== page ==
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HAD A GREAT MEMORY
REMARKABLE GIFT OF A PRESBY
Became a Living Concordance to the
Bible and Could Give Chapter
and Verse for Any Passage
Recited to Him.
Of the many examples of prodigious
memories which have recorded from
time to time none, perhaps, have been
BO remarkable as the case of. Rev.
Thomas Threlkeld, who was a Presby
terian minister at Rochdale for twen
ty-eight years, and died there in April.
1806, at the age of 67. Threlkeld's
memory first attracted attention when
he attended the grammar school at
Daventry, where he began to make a
close study of the Bible. When a pas
sage was recited to him he could im
mediately give it, chapter and verse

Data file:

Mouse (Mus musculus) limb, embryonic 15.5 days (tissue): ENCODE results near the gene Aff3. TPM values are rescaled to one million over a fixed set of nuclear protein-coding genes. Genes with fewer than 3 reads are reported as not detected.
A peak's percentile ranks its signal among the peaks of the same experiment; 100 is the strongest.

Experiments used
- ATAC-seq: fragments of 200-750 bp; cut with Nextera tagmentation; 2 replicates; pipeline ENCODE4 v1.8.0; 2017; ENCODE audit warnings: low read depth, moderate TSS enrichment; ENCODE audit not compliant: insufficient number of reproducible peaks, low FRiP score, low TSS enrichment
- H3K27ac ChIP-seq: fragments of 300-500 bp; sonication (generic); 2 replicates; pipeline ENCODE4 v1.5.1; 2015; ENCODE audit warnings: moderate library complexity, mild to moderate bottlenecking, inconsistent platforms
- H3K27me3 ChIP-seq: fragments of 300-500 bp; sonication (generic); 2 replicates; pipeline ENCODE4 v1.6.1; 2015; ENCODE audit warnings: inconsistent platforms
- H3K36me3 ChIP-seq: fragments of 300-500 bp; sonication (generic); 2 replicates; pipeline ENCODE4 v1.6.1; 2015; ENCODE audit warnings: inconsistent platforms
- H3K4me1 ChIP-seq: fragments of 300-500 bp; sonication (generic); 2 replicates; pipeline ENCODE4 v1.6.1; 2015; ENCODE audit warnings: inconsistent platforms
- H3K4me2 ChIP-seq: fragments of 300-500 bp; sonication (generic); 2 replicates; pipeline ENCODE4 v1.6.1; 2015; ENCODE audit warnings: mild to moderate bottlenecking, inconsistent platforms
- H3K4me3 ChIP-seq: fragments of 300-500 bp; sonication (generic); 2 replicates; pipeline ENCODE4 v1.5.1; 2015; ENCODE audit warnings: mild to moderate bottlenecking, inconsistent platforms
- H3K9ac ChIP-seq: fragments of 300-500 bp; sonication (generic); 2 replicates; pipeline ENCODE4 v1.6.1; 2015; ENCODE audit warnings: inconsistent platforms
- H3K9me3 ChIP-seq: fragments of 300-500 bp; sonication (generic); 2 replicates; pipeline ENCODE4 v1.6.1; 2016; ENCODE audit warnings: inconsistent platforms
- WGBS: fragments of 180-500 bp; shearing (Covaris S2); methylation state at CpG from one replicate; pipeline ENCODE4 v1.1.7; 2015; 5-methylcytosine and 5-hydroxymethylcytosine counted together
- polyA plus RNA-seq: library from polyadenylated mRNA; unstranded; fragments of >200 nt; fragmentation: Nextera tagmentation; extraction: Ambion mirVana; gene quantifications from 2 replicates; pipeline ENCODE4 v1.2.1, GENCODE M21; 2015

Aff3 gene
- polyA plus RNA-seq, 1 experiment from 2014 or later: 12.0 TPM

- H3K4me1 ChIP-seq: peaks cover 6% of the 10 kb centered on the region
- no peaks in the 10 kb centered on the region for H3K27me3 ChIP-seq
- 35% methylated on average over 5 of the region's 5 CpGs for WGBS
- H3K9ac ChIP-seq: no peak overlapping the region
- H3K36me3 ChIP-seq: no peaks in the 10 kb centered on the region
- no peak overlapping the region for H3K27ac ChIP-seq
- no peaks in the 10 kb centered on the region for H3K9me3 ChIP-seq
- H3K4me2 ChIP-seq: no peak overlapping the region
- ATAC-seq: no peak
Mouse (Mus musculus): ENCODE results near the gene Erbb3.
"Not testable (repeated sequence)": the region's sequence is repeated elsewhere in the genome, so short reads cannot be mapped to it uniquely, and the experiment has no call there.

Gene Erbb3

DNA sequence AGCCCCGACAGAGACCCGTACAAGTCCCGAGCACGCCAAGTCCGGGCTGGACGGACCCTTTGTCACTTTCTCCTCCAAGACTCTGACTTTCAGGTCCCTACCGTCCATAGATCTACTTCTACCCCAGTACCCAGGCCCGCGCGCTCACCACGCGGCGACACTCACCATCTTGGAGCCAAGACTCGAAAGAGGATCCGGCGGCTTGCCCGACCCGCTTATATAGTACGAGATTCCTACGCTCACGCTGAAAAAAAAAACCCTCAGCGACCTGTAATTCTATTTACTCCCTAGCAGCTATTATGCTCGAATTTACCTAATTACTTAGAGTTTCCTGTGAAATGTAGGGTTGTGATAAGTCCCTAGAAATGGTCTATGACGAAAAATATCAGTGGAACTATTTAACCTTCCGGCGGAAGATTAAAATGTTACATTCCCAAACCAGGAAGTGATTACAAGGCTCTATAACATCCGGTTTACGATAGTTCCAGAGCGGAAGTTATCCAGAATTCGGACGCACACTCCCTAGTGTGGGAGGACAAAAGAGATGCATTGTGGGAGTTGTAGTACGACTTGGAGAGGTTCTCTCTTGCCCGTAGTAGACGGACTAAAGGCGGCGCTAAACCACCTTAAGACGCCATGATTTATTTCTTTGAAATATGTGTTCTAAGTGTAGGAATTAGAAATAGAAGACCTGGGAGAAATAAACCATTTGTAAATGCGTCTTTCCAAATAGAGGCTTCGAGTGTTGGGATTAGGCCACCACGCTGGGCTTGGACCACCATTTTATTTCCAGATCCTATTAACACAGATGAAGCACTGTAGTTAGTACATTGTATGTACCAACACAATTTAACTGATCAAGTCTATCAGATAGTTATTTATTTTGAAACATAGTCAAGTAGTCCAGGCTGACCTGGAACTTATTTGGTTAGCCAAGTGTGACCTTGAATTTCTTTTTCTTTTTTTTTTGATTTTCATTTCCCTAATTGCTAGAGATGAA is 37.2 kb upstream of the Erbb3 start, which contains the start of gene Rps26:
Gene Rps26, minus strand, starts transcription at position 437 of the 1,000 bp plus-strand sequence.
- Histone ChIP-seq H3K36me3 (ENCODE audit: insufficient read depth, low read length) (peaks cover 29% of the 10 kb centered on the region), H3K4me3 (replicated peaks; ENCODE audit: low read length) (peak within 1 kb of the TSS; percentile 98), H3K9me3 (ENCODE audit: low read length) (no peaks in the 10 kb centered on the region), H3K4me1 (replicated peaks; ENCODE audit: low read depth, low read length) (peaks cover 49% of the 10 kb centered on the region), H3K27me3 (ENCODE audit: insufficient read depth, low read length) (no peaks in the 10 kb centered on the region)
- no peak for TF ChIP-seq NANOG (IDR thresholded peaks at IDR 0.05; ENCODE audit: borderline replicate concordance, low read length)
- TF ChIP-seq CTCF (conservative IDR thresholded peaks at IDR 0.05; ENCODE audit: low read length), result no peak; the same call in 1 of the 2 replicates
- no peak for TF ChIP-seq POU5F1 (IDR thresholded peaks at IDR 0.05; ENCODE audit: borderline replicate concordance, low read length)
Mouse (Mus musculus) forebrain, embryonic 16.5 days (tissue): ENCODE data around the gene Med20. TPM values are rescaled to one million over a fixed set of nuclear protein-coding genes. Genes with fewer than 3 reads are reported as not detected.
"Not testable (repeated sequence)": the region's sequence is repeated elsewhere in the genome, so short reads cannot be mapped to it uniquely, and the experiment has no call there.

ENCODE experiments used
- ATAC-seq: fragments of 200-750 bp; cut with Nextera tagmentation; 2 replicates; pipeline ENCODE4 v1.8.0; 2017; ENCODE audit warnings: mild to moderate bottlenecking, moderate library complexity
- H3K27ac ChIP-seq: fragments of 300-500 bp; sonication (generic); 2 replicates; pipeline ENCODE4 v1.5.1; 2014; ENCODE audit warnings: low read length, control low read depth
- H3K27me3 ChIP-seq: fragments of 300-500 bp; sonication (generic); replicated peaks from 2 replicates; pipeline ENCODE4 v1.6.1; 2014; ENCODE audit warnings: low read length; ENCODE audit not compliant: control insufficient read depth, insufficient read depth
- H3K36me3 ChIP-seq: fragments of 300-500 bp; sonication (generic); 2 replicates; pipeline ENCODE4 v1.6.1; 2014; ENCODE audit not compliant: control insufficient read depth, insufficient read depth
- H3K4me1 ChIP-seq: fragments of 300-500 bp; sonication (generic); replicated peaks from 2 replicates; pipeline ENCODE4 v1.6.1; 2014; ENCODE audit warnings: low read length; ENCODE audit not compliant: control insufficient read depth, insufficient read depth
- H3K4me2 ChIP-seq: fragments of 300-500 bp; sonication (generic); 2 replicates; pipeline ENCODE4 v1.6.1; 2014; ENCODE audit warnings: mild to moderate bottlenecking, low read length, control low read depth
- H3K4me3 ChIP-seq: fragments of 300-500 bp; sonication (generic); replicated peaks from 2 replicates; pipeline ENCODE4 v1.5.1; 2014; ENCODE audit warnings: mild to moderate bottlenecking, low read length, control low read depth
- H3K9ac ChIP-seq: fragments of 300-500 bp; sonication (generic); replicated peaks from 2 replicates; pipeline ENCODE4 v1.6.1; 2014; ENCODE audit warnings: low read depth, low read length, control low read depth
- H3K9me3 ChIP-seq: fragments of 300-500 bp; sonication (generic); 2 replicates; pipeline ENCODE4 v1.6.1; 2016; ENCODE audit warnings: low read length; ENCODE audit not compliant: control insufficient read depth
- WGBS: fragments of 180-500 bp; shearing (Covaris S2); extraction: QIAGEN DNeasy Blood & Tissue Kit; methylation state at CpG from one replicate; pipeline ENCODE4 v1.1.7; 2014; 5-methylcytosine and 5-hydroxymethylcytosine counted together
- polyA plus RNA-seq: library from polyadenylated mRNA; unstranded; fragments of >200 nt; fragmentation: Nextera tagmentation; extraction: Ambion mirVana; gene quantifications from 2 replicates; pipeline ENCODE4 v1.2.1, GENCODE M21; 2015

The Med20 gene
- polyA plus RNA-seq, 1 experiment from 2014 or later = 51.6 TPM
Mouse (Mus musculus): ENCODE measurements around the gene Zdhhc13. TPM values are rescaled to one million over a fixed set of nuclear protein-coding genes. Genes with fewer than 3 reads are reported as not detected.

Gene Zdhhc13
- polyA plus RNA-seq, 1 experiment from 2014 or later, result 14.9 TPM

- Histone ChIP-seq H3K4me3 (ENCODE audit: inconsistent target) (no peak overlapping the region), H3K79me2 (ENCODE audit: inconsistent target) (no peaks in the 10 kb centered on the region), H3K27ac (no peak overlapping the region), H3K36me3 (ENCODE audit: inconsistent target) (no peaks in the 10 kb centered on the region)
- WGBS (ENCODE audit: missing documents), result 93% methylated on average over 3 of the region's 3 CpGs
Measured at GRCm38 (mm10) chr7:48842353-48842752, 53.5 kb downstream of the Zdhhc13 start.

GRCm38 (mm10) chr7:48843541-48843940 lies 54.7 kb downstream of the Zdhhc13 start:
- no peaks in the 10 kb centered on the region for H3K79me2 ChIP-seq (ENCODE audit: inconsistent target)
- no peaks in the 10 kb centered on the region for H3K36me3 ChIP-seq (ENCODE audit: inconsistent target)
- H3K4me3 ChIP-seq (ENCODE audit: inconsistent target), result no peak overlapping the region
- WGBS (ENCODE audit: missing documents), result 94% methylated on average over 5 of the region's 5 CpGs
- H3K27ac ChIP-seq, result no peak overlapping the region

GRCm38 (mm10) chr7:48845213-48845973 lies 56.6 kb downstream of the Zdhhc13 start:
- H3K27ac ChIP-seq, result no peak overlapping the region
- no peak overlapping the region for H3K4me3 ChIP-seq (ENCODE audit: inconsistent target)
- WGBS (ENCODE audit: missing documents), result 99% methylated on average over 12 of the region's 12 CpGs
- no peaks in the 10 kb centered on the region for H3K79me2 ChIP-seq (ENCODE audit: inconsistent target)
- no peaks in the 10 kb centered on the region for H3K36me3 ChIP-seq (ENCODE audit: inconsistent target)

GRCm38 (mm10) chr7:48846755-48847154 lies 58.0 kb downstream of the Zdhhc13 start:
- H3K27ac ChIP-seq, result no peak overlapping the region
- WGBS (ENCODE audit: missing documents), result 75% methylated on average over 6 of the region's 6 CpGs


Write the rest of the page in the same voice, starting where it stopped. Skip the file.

and, on the other hand, if a chapter
and verse were given he could at once
repeat the passage.
Both at Daventry and Warrington,
where he went to finish his education,
his fellow students delighted in put
ting his memory to the test, and nev
er once was it known to be at fault.
"In later years," says Mr. Frank
Hird, in "Lancashire Stories," "Threl
keld was looked upon as a living con
cordance to the Bible in Rochdale and
the neighborhood, and he was con
stantly asked the most puzzling ques
tions by his brother ministers, some
times actually for information, but
generally for mere amusement. He
was never known to be wrong."
Threlkeld's powers of memory, how
ever, were not solely concerned with
theology. He was also a linguist, and
knew nine or ten languages, while
dates were a passion with him, no
matter how unimportant. His knowl
edge of nistorical dates, of chronology,
heraldry and genealogy was cyclapae